He could not grip the floor with his feet and sat heavily at his desk, opening one of his books at random and poring over it. Every word for him. It was true. God was almighty. God could call him now, call him as he sat at his desk, before he had time to be conscious of the summons. God had called him. Yes? What? Yes? His flesh shrank together as it felt the approach of the ravenous tongues of flames, dried up as it felt about it the swirl of stifling air. He had died. Yes. He was judged. A wave of fire swept through his body: the first. Again a wave. His brain began to glow. Another. His brain was simmering and bubbling within the cracking tenement of the skull. Flames burst forth from his skull like a corolla, shrieking like voices:

— Hell! Hell! Hell! Hell! Hell!

Voices spoke near him:

— On hell.

— I suppose he rubbed it into you well.

— You bet he did. He put us all into a blue funk.

— That's what you fellows want: and plenty of it to make you work.

He leaned back weakly in his desk. He had not died. God had spared him still. He was still in the familiar world of the school. Mr Tate and Vincent Heron stood at the window, talking, jesting, gazing out at the bleak rain, moving their heads.

— I wish it would clear up. I had arranged to go for a spin on the bike with some fellows out by Malahide. But the roads must be knee-deep.

— It might clear up, sir.

The voices that he knew so well, the common words, the quiet of the classroom when the voices paused and the silence was filled by the sound of softly browsing cattle as the other boys munched their lunches tranquilly, lulled his aching soul.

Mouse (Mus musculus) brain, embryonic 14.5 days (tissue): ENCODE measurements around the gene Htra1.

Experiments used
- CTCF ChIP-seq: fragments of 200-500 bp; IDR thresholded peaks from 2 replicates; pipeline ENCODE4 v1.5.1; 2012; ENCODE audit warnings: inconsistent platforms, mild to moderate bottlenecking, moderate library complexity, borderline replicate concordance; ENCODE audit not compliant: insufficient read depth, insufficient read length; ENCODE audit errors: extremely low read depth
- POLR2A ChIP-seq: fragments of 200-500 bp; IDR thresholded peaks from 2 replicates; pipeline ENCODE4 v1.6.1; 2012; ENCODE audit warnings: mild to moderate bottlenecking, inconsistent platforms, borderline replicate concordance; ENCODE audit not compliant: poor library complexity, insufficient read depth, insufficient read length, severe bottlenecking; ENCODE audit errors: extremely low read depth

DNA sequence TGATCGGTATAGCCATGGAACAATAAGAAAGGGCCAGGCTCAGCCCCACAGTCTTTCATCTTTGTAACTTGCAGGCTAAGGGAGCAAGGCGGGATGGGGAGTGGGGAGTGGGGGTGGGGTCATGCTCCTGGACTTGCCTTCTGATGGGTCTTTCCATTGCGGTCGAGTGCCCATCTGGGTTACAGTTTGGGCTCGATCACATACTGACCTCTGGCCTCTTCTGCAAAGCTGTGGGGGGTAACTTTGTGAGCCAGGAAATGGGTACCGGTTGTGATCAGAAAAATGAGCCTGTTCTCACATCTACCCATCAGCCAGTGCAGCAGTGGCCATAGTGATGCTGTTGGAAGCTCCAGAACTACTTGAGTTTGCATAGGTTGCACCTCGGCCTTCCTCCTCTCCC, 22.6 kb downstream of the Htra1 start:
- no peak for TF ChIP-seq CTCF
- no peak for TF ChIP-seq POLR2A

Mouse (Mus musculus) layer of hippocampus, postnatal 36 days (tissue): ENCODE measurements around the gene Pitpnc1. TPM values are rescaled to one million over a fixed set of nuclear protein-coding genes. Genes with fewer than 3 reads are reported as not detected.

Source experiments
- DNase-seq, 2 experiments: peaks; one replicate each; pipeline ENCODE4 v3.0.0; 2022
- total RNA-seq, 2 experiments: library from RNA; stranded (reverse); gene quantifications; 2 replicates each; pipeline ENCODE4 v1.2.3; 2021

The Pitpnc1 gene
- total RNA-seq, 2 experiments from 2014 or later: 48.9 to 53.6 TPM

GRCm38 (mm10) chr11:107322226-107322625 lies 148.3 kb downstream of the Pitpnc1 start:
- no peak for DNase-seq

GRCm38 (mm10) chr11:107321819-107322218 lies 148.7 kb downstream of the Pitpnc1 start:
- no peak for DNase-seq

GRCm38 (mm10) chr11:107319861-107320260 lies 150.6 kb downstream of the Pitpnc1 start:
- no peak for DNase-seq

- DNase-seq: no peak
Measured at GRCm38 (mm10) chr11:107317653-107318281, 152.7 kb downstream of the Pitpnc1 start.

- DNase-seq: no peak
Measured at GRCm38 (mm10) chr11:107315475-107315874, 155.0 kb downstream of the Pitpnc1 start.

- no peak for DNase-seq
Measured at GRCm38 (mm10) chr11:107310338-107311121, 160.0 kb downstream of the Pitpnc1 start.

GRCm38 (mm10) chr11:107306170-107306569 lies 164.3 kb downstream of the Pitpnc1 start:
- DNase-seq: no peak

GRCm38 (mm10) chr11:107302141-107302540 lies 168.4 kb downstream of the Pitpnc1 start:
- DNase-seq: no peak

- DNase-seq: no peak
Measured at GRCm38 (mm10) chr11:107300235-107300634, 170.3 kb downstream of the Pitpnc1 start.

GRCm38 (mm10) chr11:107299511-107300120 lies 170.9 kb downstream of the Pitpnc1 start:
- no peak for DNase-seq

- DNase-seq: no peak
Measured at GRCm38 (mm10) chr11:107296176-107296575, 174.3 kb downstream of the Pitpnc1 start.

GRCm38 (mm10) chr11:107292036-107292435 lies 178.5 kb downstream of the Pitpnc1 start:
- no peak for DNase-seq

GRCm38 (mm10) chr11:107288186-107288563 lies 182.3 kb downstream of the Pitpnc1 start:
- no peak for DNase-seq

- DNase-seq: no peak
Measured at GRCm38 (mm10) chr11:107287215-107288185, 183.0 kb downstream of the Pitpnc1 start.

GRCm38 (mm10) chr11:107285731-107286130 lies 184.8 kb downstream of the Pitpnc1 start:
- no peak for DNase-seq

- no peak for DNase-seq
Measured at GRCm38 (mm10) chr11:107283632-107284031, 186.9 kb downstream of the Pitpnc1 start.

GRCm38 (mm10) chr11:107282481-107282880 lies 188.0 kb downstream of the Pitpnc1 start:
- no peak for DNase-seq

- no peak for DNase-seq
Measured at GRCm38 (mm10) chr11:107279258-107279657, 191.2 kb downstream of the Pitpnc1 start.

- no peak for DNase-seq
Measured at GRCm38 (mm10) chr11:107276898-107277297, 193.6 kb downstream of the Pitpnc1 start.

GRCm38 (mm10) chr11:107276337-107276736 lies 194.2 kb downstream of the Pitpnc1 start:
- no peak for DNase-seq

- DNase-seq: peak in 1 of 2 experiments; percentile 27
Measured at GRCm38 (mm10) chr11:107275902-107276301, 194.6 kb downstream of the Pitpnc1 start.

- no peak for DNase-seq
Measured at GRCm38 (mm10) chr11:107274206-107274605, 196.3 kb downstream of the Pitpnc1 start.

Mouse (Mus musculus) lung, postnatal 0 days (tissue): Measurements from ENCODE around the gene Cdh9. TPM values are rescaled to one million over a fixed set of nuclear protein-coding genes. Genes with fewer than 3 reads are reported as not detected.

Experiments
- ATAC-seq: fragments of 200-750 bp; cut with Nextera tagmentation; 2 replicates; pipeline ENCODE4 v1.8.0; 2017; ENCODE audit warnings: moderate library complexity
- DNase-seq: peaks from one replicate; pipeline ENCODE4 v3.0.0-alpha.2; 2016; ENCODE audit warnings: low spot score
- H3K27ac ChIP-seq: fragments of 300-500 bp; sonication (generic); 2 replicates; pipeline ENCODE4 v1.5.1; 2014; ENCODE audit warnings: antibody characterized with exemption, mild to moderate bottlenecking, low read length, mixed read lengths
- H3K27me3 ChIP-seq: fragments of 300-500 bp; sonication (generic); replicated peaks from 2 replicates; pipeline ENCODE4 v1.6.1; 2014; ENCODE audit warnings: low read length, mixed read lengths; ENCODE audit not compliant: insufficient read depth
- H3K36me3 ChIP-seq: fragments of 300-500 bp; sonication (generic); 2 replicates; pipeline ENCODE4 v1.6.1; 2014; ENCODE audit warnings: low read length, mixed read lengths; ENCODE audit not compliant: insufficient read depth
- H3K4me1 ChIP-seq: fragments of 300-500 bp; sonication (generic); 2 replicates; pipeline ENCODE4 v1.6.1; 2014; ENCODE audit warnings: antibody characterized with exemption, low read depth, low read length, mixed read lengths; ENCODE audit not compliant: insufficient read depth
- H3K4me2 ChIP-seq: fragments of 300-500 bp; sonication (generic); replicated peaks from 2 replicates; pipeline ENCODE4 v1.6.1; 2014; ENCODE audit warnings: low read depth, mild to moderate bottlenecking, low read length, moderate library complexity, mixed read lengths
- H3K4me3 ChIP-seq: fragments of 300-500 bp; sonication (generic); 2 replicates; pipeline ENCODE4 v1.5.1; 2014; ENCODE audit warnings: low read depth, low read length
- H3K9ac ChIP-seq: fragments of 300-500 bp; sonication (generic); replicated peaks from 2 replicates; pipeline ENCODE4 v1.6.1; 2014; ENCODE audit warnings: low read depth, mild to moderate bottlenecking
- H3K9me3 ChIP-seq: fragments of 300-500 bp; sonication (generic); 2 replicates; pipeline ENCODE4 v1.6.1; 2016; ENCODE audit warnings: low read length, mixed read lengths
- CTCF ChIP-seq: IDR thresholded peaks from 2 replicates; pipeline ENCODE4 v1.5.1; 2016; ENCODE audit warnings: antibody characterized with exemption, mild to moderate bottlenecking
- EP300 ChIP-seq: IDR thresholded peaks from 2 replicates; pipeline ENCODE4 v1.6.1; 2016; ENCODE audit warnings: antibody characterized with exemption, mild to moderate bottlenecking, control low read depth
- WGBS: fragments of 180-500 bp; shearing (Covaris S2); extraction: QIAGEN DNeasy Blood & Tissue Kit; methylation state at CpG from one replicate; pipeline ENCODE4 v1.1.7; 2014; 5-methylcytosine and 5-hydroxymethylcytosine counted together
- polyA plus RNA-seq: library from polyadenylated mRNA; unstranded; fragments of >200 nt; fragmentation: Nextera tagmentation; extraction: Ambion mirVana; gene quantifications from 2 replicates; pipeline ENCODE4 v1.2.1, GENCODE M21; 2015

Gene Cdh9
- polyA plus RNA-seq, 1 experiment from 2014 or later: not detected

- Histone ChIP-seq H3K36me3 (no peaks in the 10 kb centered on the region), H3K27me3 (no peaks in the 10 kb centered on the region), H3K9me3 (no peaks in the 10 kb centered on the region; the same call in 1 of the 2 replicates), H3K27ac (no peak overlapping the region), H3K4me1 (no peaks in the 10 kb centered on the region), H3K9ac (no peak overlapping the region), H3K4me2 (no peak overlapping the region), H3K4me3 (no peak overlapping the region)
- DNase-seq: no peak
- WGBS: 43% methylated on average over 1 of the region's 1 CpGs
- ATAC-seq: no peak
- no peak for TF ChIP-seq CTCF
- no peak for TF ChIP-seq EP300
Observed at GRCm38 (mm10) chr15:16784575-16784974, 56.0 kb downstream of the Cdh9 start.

There was still time. O Mary, refuge of sinners, intercede for him! O Virgin Undefiled, save him from the gulf of death!

The English lesson began with the hearing of the history. Royal persons, favourites, intriguers, bishops, passed like mute phantoms behind their veil of names. All had died: all had been judged. What did it profit a man to gain the whole world if he lost his soul? At last he had understood: and human life lay around him, a plain of peace whereon ant-like men laboured in brotherhood, their dead sleeping under quiet mounds. The elbow of his companion touched him and his heart was touched: and when he spoke to answer a question of his master he heard his own voice full of the quietude of humility and contrition.

His soul sank back deeper into depths of contrite peace, no longer able to suffer the pain of dread, and sending forth, as he sank, a faint prayer. Ah yes, he would still be spared; he would repent in his heart and be forgiven; and then those above, those in heaven, would see what he would do to make up for the past: a whole life, every hour of life. Only wait.

— All, God! All, all!

A messenger came to the door to say that confessions were being heard in the chapel. Four boys left the room; and he heard others passing down the corridor. A tremulous chill blew round his heart, no stronger than a little wind, and yet, listening and suffering silently, he seemed to have laid an ear against the muscle of his own heart, feeling it close and quail, listening to the flutter of its ventricles.

No escape. He had to confess, to speak out in words what he had done and thought, sin after sin. How? How?

— Father, I . . .